Over the past few weeks, you may have noticed a dramatic increase in privacy-related emails from the companies you deal with online. The reason? The General Data Protection Regulation, or GDPR, a European Union (EU) regulation with which any company doing business with an EU citizen must comply as of May 25 this year. As a result, most global companies are changing their policies for all users to be compliant with the GDPR, and hence the avalanche of emails you’re receiving.
The GDPR has a number of requirements, but since it affects companies outside the EU is undoubtedly its most broad-reaching (and beneficial) effect. For companies that provide data services to both large and small businesses, an additional side effect is that even small companies will (via services providers) do a better job of protecting your data.
Historically, data protection for U.S. consumers has focused on personally-identifiable information (PII), which includes the obvious personal information such as name, address, date of birth, and Social Security Information, but also other information like your genetic information, face, and fingerprints. In 2011, the California Supreme Court ruled that your ZIP Code is also PII, in part because 87 percent of the U.S. population can be identified by sex, date of birth, and ZIP Code. The GDPR expands the types of information, which must be protected by companies.
The GDPR also regulates the process companies use to obtain consent to collect your personal information: they must use clear language to describe what data they are collecting and how it will be used, and your consent must be affirmative. Of course, clear language is a subjective measurement, but hopefully an improvement on the overly-brief or incredibly Baroque language consumers often face. The regulation even requires companies to get your consent again if they change the what and why of data collection you previously agreed to.
For those of who’ve been victims of a data breach, the GDPR makes it mandatory to notify users of a breach within 72 hours of discovery. (In the U.S., that makes about half of us, thanks to last year’s Equifax breach of more than 145 million people.) This is quite a shift, when you consider it took Equifax 41 days to notify those affected.
I mentioned that many companies use third parties to provide online services. In the past, these service providers were not directly liable, only the company using them. The GDPR changes this so liability extends to third parties as well. Since the GDPR has only recently gone into effect, the full effect of this provision may take some time to materialize, but it should be of concern to you if you hold personal data on EU citizens (or anyone else) on behalf of another company. “Consult a lawyer” is the standard answer, though your lawyer may not be up to speed on GDPR. In any event, regulations of this sort are a boon to members of the legal profession.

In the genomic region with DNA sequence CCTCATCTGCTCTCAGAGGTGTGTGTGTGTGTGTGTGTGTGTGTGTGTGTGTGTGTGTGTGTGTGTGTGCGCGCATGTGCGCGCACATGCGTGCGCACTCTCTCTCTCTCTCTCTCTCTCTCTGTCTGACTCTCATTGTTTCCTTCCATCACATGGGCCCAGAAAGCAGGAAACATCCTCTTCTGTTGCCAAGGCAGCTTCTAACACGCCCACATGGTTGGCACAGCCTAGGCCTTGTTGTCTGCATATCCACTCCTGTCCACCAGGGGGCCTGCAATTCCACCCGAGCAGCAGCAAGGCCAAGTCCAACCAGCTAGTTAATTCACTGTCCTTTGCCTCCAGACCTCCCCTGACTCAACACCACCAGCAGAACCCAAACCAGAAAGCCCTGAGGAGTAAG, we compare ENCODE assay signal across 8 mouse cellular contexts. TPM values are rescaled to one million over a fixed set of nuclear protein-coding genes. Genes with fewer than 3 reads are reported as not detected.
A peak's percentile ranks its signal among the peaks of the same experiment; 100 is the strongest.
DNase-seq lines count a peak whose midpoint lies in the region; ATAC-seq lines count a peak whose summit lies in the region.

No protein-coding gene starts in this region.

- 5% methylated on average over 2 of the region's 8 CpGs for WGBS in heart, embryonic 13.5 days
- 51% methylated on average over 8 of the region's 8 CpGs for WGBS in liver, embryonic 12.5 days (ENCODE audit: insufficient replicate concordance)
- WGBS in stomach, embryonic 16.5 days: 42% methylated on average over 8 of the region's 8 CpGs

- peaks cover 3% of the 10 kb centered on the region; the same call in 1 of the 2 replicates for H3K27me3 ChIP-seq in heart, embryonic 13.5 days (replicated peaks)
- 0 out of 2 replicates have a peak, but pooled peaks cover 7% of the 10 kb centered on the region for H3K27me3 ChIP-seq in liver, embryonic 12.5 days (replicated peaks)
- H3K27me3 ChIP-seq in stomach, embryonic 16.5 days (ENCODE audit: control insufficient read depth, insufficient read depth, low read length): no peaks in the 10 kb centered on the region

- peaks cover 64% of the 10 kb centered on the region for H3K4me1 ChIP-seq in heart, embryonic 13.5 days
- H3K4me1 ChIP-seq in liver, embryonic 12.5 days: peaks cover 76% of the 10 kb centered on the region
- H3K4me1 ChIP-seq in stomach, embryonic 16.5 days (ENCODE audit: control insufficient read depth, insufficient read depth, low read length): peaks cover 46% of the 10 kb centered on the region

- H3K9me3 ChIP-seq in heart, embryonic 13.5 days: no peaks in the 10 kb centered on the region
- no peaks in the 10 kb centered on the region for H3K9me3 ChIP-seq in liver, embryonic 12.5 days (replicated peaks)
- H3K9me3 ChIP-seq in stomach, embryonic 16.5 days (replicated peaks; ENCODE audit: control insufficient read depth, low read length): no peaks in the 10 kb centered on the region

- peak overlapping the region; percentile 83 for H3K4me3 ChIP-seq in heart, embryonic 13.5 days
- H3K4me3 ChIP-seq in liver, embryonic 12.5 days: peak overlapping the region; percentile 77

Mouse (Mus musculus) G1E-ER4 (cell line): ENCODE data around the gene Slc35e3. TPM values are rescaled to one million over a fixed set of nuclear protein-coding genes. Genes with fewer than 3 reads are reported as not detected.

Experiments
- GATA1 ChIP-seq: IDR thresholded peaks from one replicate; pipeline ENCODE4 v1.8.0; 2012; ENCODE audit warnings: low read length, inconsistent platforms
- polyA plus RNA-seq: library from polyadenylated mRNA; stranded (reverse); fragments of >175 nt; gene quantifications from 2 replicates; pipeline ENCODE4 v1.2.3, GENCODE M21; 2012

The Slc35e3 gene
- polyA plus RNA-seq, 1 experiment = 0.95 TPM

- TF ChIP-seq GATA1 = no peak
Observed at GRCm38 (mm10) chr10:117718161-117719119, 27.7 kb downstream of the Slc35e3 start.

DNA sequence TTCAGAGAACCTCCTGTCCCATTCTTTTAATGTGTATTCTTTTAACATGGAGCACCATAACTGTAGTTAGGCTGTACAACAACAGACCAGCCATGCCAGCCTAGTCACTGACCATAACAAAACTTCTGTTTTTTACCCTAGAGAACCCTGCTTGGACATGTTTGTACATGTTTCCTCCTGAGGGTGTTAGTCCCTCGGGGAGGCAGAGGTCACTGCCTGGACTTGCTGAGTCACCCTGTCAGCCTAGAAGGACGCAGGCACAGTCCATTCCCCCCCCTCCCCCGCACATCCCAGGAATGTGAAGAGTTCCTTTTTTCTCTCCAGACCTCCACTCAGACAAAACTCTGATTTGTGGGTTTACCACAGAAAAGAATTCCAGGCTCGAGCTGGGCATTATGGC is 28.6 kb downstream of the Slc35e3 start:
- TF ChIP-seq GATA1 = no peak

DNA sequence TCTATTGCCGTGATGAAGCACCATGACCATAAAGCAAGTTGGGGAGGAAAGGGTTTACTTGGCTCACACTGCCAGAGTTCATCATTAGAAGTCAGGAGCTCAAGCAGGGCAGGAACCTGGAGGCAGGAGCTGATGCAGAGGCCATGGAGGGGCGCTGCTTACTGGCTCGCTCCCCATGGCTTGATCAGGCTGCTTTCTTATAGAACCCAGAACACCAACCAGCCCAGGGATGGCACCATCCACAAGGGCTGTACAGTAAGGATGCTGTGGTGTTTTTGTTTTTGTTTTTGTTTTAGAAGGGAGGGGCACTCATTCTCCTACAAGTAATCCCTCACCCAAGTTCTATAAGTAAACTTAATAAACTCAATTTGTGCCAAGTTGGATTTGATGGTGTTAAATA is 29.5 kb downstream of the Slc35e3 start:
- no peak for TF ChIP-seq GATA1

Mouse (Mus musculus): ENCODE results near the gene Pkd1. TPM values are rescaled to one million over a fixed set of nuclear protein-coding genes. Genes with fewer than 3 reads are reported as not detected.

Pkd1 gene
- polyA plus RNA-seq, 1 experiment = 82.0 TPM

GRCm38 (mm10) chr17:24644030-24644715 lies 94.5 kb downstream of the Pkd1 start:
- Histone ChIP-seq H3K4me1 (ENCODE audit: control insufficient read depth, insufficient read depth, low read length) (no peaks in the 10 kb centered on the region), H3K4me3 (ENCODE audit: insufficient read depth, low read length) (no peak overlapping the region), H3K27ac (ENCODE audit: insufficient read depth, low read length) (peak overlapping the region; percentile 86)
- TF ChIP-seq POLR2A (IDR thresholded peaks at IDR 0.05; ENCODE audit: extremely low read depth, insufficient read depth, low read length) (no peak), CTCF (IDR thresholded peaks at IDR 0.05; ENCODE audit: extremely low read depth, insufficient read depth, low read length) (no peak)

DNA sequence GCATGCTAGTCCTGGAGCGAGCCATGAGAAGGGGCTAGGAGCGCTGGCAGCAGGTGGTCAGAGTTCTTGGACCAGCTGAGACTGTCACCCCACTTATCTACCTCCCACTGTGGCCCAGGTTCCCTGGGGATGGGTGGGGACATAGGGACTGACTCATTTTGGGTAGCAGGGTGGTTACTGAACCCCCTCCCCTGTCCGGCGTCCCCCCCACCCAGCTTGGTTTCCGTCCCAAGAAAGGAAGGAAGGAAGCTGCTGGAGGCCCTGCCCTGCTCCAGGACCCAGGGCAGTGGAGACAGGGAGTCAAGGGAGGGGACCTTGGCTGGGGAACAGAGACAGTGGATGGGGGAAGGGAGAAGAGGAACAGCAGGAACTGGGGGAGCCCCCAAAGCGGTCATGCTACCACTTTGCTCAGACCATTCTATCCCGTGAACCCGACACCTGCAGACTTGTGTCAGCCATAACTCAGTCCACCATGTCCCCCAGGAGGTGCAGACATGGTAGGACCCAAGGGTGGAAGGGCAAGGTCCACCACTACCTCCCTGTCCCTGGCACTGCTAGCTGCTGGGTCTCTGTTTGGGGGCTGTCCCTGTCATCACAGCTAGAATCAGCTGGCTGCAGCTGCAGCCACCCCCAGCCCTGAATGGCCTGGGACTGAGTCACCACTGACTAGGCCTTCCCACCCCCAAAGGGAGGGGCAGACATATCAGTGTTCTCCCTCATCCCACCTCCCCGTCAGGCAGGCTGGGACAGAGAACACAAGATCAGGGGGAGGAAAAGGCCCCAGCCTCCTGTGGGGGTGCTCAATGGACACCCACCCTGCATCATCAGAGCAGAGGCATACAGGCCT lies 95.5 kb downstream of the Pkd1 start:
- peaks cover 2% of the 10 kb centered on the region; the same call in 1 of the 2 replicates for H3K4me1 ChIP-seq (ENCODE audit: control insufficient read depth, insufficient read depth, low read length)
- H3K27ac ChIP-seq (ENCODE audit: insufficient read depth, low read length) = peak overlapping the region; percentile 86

Aside from its scope, the most far-reaching aspect is its provision for the “right to erasure,” also known as the “right to be forgotten.” In short, it says you have the right to request that a company delete all the information they have about you. More important, perhaps, the company receiving such a request must comply “without undue delay.” There are some exceptions. For example, banks have legal requirements to keep some data for seven years, so it’s worth understanding the specifics of this part of the GDPR.
The GDPR represents a massive headache for company IT departments. Fortunately, companies have had a couple of years to prepare, but it’s a near-certainty that some companies have not yet addressed the changes necessary to allow for prompt notification of breaches, let alone the ability to delete all the information related to an individual person. And some companies, such as the Los Angeles Times, have chosen to block users from the EU to avoid the need to comply.
As with all regulations, lawyers read them and take their best guess about what actions constitute compliance for their clients. Nothing is ever really decided until a case ends up in court. To quote Carl Gottlieb, The GDPR Guy, “The key is to focus on what your rationale would be if you were stood in front of the regulator or a judge in court. Would you be confident that you had a justifiable position on doing the ‘right thing’ by the data subjects, doing the best you could and had given this enough focus and documented thought?”
In the meantime, if you collect and use personal information, especially from EU citizens, get up to speed on GDPR requirements and its potential impact on your business.
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